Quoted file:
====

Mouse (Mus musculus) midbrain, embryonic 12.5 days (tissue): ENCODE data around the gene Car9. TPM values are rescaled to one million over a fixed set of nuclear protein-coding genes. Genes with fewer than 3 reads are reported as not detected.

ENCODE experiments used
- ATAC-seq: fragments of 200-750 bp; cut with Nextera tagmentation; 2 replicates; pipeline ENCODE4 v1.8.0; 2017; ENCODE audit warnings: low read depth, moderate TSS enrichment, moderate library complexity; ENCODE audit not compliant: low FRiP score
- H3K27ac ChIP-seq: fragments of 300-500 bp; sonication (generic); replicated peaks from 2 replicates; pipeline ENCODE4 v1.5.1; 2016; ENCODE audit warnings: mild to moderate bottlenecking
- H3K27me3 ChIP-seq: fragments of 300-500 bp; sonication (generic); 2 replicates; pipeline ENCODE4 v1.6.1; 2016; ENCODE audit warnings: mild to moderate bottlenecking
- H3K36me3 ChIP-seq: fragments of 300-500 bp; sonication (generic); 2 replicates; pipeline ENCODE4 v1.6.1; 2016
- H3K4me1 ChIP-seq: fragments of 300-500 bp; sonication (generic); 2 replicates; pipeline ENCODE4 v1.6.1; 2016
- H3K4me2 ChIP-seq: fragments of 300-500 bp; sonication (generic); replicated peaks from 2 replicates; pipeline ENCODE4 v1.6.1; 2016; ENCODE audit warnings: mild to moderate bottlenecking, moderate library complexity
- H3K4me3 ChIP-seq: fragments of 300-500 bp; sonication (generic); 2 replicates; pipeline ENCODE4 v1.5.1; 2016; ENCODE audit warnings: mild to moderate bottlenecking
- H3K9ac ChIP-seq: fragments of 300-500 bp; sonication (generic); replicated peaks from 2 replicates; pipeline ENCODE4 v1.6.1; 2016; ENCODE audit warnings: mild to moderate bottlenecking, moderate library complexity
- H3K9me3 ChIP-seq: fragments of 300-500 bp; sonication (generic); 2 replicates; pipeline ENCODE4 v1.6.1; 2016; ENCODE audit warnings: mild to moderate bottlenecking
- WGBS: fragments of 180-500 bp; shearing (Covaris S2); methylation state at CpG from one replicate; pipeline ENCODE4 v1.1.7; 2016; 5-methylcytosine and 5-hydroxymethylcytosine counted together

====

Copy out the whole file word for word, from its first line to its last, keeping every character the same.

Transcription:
Mouse (Mus musculus) midbrain, embryonic 12.5 days (tissue): ENCODE data around the gene Car9. TPM values are rescaled to one million over a fixed set of nuclear protein-coding genes. Genes with fewer than 3 reads are reported as not detected.

ENCODE experiments used
- ATAC-seq: fragments of 200-750 bp; cut with Nextera tagmentation; 2 replicates; pipeline ENCODE4 v1.8.0; 2017; ENCODE audit warnings: low read depth, moderate TSS enrichment, moderate library complexity; ENCODE audit not compliant: low FRiP score
- H3K27ac ChIP-seq: fragments of 300-500 bp; sonication (generic); replicated peaks from 2 replicates; pipeline ENCODE4 v1.5.1; 2016; ENCODE audit warnings: mild to moderate bottlenecking
- H3K27me3 ChIP-seq: fragments of 300-500 bp; sonication (generic); 2 replicates; pipeline ENCODE4 v1.6.1; 2016; ENCODE audit warnings: mild to moderate bottlenecking
- H3K36me3 ChIP-seq: fragments of 300-500 bp; sonication (generic); 2 replicates; pipeline ENCODE4 v1.6.1; 2016
- H3K4me1 ChIP-seq: fragments of 300-500 bp; sonication (generic); 2 replicates; pipeline ENCODE4 v1.6.1; 2016
- H3K4me2 ChIP-seq: fragments of 300-500 bp; sonication (generic); replicated peaks from 2 replicates; pipeline ENCODE4 v1.6.1; 2016; ENCODE audit warnings: mild to moderate bottlenecking, moderate library complexity
- H3K4me3 ChIP-seq: fragments of 300-500 bp; sonication (generic); 2 replicates; pipeline ENCODE4 v1.5.1; 2016; ENCODE audit warnings: mild to moderate bottlenecking
- H3K9ac ChIP-seq: fragments of 300-500 bp; sonication (generic); replicated peaks from 2 replicates; pipeline ENCODE4 v1.6.1; 2016; ENCODE audit warnings: mild to moderate bottlenecking, moderate library complexity
- H3K9me3 ChIP-seq: fragments of 300-500 bp; sonication (generic); 2 replicates; pipeline ENCODE4 v1.6.1; 2016; ENCODE audit warnings: mild to moderate bottlenecking
- WGBS: fragments of 180-500 bp; shearing (Covaris S2); methylation state at CpG from one replicate; pipeline ENCODE4 v1.1.7; 2016; 5-methylcytosine and 5-hydroxymethylcytosine counted together